Fresh Surge of Flu Cases and Vaccine Shortages Raise Anxiety on Campuses

October 28, 2009

College campuses experienced a surge in flu cases last week just as vaccine shortages and delays were forcing many to postpone scheduled shot clinics, the American College Health Association reported on Wednesday.

Some of the increases in what the association called "influenza-like illnesses"—widely thought to be the H1N1, popularly called swine flu—occurred in regions that had seemed to be recovering from severe outbreaks earlier this fall. The unexpected rebounds in the Southeast, Midwest, Mid-Atlantic, and Northeast have some health experts worried that the holiday season might bring some colleges a double dose of illness.

"It's possible we could see an overlap of seasonal flu right on top of H1N1," said James C. Turner, president of the college-health association.

Nearly all of the cases reported so far are thought to be caused by the H1N1 virus because seasonal flu is not expected to hit until late December or early January, Dr. Turner said.

A total of 8,861 new flu cases were reported, with 20 hospitalizations and no deaths, during the week that ended on October 23. The 270 reporting campuses have more than 3.1 million students. New cases were reported on 97 percent of the campuses, up from 95 percent the previous week. The nationwide attack rate on campuses was 28 cases per 10,000 students, 34 percent higher than the previous week.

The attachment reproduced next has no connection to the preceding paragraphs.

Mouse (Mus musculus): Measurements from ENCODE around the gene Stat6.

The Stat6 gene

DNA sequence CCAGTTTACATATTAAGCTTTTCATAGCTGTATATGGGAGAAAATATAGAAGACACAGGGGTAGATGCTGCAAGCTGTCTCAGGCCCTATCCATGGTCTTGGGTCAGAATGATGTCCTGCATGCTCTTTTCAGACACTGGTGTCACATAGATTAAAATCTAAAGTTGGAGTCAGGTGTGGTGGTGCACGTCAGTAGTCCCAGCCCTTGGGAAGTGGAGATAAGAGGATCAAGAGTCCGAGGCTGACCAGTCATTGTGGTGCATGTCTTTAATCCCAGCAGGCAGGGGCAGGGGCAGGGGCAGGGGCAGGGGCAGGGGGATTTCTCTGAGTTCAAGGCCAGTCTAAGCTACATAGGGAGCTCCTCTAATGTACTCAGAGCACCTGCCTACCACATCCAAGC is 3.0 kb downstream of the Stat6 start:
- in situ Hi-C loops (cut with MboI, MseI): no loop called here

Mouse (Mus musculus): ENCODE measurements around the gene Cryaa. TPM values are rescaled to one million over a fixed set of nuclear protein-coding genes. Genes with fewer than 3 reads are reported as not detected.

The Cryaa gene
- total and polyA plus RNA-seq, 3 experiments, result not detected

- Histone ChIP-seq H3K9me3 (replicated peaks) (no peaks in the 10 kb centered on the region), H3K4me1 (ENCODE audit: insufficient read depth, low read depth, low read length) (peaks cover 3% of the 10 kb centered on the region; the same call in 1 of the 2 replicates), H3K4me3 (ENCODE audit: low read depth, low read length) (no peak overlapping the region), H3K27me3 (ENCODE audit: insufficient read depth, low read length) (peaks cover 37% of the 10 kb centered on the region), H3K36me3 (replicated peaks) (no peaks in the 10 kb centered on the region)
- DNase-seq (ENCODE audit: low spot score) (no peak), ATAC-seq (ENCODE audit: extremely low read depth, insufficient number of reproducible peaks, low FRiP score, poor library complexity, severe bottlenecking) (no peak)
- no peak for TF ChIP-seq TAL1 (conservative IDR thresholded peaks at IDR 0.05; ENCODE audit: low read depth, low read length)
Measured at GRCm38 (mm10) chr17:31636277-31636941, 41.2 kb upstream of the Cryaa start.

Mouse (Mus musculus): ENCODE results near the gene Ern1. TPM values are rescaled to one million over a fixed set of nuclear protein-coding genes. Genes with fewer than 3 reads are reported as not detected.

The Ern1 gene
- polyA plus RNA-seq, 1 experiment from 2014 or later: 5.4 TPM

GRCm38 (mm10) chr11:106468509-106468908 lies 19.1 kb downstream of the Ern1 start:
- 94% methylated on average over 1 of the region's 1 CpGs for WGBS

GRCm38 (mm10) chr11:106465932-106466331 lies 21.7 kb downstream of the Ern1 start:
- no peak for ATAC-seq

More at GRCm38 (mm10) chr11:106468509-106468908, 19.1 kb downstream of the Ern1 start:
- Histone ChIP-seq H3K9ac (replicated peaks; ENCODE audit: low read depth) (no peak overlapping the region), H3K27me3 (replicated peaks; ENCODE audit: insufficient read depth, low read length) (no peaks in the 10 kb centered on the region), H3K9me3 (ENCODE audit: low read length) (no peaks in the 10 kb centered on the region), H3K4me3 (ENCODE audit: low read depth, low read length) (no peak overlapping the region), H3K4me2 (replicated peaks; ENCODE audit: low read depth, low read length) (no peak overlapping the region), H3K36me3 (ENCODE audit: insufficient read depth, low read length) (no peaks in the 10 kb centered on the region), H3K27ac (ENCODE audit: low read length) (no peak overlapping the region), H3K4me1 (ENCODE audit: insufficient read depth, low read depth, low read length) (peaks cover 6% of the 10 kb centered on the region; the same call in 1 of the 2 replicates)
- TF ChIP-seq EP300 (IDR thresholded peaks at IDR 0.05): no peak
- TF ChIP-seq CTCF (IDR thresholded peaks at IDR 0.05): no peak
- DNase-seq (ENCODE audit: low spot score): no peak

Dr. Turner, who also directs the University of Virginia's Department of Student Health, said that because of a nationwide shortage of flu vaccines, his clinics have been able to offer only seasonal-flu shots so far. "Students are disappointed, and everyone's anxious to get the H1N1 vaccines," he said. The small batches that have been distributed to campuses this fall are mostly going to health-care workers.

So far, about 56,000 suspected swine-flu cases have been reported to the college-health association since reporting began, in late August. The participating colleges have reported 98 hospitalizations and no deaths.

"This is different from seasonal flu, which is bad for two or three weeks and then falls off," Dr. Turner said. Many campuses are getting second waves of flu as people move between the campuses and surrounding communities. "We're hearing of faculty and staff who are contracting the flu from their kids, and students who travel home and bring it back."